Author Archives: Pat Mccarthy
Wow, it’s been over three years since I last wrote a post on ConversionRater when the company I co-founded was acquired by AppNexus.
It’s been an extremely and rewarding time period as I’ve had the opportunity to run both the product and marketing organizations at AppNexus, and the company is doing tremendously well. As many of you know, there’s always more work to do than can be done in any one day, and that combined with also trying to maximize my family time has led me to neglect this blog.
In reality, writing doesn’t take THAT much time, and I have really missed the benefits it has in helping me look at not only the advertising technology industry but all the tangential industries around it. It helps me think strategically, keep an open mind, participate in the relevant debates, and build a network that is rewarding for both personal and work reasons. I’ve personally also witnessed these benefits from awesome co-workers who have found time in their busy schedules to consistently write as well.
For those reasons, I’m going to start writing again. I don’t know if it will necessarily be interesting, but I’ll do my best to give it a shot.
Acqhire is a term that has popped up often on tech blogs over the past few years to explain the type of transaction where a larger company buys a startup primarily for the team instead of a normal acquisition where they are buying the entire company and their products.
Facebook has been notorious for acqhiring companies such as FriendFeed, Gowalla, Beluga, Nexstop, Drop.io, and others. Other tech companies like Zynga, Groupon, Foursquare, Google, AOL, and Yahoo! have done these types of transactions.
Acqhire transactions often leave outsiders wondering things like:
- Was this a good or bad thing for the startup?
- Did anyone get rich?
- Is the startup team happy?
- Are the investors happy?
- How does it feel to start a company, get acqhired, and shut down your product?
Well, I can now answer these questions since the company I left Yahoo! to start exactly two years ago today just got “acqhired” by ad technology powerhouse AppNexus. I thought it would be helpful to share my insights on the above questions and detail more about how/why this transaction has happened.
My early career was a combination of startups and one steady job until Right Media CTO Brian O’Kelley hired me to work building out the publisher business there.
While at Right Media, Joe Garstka and I got the amazing opportunity to be a “startup within a startup” as we built an office and hired an incredible team in Oregon, while Brian was helping us across the country from New York. I’m very thankful that Brian and Right Media CEO Mike Walrath took the chance on us when the company was still young with 30 employees.
We built a very successful publisher product in Oregon called Direct Media Exchange, and we now know how that story ends — with Right Media being acquired by Yahoo!. I wrote a previous blog post that detailed being acquired and working at Yahoo! for three years which you can read here.
AppNexus Starts Its Rapid Rise
After Right Media was acquired, Brian started AppNexus with fellow Right Media alum Mike Nolet. At the time I already knew they were a strong duo, and when Brian offered me the chance to invest in their angel round, I really wanted to do so. Unfortunately, the legal team at Yahoo! had other ideas, so I never went down that path.
Brian also brought up the opportunity to be an early team member a couple of times over the next year, but I was enjoying the experience of learning at Yahoo! and staying seemed like the safest financial decision. In retrospect, it would have made more sense to have invested and joined the early team, but hindsight is always 20/20.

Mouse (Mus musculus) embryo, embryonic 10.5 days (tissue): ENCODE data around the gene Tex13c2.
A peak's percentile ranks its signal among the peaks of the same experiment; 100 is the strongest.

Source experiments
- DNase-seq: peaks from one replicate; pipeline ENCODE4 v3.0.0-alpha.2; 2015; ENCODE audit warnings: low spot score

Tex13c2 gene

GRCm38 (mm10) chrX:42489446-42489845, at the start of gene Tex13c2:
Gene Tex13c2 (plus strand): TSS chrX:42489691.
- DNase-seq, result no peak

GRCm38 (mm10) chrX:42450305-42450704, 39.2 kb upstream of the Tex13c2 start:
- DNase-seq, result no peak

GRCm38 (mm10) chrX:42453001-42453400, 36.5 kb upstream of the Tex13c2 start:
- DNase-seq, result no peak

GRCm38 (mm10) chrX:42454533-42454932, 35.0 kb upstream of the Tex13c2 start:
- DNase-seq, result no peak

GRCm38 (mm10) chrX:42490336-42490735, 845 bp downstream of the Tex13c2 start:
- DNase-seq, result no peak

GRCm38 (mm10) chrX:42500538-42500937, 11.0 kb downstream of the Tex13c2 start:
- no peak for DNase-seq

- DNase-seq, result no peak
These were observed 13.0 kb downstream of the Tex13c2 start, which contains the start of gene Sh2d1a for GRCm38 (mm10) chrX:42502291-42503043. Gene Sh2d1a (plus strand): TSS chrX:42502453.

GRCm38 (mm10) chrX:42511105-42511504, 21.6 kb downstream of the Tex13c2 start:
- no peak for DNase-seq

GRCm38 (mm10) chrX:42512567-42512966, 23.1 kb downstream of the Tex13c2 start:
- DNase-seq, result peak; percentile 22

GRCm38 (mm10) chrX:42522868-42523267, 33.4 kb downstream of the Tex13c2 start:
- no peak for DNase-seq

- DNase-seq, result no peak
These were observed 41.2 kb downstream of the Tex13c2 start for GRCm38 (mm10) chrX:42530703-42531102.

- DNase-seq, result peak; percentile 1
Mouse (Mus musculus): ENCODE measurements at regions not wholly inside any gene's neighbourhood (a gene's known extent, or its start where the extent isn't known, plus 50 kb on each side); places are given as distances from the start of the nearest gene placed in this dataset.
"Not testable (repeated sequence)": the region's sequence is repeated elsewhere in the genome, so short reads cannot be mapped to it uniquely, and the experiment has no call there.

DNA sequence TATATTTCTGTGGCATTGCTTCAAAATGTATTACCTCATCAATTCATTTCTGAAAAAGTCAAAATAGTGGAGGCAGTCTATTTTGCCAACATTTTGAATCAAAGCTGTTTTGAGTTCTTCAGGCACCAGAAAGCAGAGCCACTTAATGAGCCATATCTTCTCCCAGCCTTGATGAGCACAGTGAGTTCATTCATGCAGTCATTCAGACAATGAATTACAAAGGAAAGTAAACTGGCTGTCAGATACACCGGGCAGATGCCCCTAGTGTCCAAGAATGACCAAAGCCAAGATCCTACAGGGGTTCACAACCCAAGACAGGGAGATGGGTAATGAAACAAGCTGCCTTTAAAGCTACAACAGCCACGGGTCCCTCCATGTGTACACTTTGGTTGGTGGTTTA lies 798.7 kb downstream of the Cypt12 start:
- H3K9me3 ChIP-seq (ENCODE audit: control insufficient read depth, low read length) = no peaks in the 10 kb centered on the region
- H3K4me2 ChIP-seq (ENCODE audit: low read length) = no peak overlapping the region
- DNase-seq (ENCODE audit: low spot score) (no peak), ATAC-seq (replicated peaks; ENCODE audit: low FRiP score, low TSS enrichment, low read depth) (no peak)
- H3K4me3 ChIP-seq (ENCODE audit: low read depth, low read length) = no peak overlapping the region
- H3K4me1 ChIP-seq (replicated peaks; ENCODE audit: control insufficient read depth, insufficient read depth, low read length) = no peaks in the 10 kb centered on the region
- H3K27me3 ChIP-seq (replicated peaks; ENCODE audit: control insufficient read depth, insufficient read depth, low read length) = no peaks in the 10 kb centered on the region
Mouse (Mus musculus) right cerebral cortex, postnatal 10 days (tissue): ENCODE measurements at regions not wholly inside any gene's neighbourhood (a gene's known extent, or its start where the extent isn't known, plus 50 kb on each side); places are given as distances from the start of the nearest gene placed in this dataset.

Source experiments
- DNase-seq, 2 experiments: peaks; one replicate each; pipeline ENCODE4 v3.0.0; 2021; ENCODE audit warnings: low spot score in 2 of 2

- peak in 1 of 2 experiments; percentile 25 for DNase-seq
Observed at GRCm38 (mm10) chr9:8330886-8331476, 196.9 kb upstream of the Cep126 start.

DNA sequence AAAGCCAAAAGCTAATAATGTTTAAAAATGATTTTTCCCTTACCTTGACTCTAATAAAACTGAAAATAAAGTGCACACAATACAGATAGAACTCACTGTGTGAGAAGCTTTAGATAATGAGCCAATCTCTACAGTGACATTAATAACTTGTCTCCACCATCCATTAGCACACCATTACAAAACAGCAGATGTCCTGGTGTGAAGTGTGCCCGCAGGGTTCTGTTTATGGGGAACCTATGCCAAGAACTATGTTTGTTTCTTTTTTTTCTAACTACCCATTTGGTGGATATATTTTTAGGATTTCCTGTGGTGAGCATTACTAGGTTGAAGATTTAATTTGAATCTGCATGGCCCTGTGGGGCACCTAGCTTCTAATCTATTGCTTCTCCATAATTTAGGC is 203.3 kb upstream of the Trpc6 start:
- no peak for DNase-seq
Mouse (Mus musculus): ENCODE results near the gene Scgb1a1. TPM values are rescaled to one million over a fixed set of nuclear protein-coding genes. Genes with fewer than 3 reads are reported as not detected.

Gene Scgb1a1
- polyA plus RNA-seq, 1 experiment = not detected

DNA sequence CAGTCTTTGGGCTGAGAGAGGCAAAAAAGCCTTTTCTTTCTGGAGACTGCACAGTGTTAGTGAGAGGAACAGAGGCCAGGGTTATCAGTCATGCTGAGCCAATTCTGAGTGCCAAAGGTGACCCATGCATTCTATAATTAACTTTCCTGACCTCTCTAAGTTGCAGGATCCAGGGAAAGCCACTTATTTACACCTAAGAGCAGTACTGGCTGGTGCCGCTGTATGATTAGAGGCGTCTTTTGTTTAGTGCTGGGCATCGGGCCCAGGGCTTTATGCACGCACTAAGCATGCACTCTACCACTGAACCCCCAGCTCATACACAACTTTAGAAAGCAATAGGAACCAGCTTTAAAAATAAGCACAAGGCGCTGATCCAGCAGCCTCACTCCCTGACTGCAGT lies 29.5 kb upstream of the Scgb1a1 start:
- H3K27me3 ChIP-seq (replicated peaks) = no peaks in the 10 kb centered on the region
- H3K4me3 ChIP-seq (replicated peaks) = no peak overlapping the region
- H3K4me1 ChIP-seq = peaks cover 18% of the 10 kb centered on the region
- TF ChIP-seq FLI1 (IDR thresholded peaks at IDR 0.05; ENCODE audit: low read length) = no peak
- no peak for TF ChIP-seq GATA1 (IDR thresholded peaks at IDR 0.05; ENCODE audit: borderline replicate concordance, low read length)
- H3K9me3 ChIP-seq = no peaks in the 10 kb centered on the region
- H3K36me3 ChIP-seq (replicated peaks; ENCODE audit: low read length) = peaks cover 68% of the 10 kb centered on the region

Former Right Media CEO Mike Walrath had started to do startup investing, along with Right Media angel investors Noah and Jonah Goodhart. Mike had become a mentor to me, so I was thrilled when they were interested in investing in whatever company I planned to start as well as take a very active role in the business.
Brian also invested, I put some of my own money in, and we ended up with enough total capital to pay myself and a cofounder living wages as well as hire a couple of other people. I now see it was a bit of a mistake to create a company and raise capital without really knowing what specific problem we had a huge desire to go solve.
When former Right Media and Yahoo! colleague Mike McNeeley joined me as a cofounder, he and Mike Walrath and I began trying to solve some basic problems we identified on the Web, such as what we felt were sub-par Yelp reviews that dominated the consumer reviews space. Even though starting a company in advertising technology was tempting, we decided to build a smarter local recommendation engine and our product GuideMe was born.
We went through various common startup problems and our first prototype didn’t gain much traction. We learned what we could from it and determined some other ways to solve the same problem, and I also finally successfully recruited Joe into joining the team to lead development for our next version. Besides improving our tech skills with Joe, we began contracting with a great designer named Jack Bingham out of the UK that did a great job improving our design.
Even though we built a much better product, we still weren’t generating the success we needed. Foursquare then added most of our product functionality to their mobile app with 10 million users, so we decided to keep the company alive but try building a product in new industry.
For the second time, getting back into ad technology was an option we discussed heavily, but we chose to focus on my passion of sports to create a social prediction game that would serve as a more casual version of fantasy sports called Fantuition.